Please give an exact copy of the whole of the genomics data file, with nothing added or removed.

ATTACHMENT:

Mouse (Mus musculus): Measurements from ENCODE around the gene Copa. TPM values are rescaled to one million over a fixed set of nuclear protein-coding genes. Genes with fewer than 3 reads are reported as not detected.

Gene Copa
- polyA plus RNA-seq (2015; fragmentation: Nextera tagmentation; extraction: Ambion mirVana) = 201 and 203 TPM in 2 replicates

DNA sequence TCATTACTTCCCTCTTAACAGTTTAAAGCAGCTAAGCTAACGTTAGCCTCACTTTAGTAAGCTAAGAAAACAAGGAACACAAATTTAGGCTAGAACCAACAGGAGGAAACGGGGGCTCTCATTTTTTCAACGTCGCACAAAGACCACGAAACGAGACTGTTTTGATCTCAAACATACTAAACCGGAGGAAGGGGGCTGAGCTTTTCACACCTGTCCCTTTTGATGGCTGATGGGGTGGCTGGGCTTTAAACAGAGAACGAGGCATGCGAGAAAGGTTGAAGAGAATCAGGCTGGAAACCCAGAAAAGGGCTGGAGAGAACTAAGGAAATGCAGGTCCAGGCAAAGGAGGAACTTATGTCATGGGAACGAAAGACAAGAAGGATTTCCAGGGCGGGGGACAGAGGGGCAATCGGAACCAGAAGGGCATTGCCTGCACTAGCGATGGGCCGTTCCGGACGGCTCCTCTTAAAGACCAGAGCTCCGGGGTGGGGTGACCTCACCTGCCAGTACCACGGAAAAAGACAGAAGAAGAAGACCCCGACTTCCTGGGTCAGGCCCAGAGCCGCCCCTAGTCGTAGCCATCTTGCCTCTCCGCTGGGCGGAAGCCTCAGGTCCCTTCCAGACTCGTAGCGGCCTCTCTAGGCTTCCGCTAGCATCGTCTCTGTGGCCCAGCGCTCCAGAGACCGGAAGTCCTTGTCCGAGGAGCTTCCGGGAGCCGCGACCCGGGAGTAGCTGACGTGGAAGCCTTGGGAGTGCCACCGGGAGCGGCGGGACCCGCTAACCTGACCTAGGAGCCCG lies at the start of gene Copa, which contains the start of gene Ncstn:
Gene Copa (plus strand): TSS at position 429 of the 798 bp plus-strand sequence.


Mouse (Mus musculus): Measurements from ENCODE around the gene Copa. TPM values are rescaled to one million over a fixed set of nuclear protein-coding genes. Genes with fewer than 3 reads are reported as not detected.

Gene Copa
- polyA plus RNA-seq (2015; fragmentation: Nextera tagmentation; extraction: Ambion mirVana) = 201 and 203 TPM in 2 replicates

DNA sequence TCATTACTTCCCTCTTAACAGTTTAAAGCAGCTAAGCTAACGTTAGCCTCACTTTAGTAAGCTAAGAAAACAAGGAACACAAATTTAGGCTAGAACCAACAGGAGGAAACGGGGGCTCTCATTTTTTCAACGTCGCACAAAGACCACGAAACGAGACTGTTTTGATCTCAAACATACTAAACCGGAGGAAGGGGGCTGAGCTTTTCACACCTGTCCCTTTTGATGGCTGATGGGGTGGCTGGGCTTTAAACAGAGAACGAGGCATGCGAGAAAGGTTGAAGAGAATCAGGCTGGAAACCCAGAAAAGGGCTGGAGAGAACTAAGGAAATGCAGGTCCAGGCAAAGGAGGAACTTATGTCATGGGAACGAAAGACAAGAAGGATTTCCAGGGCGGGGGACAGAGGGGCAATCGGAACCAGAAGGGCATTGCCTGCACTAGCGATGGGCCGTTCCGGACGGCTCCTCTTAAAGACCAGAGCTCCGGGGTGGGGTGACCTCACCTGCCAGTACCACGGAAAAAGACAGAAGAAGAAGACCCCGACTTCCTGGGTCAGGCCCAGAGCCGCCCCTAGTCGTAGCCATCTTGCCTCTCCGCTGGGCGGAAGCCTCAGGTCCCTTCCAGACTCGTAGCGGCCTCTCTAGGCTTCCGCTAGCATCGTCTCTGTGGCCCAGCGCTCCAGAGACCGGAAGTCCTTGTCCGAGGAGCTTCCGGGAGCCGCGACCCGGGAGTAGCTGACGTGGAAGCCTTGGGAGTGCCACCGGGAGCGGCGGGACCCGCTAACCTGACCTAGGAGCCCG lies at the start of gene Copa, which contains the start of gene Ncstn:
Gene Copa (plus strand): TSS at position 429 of the 798 bp plus-strand sequence.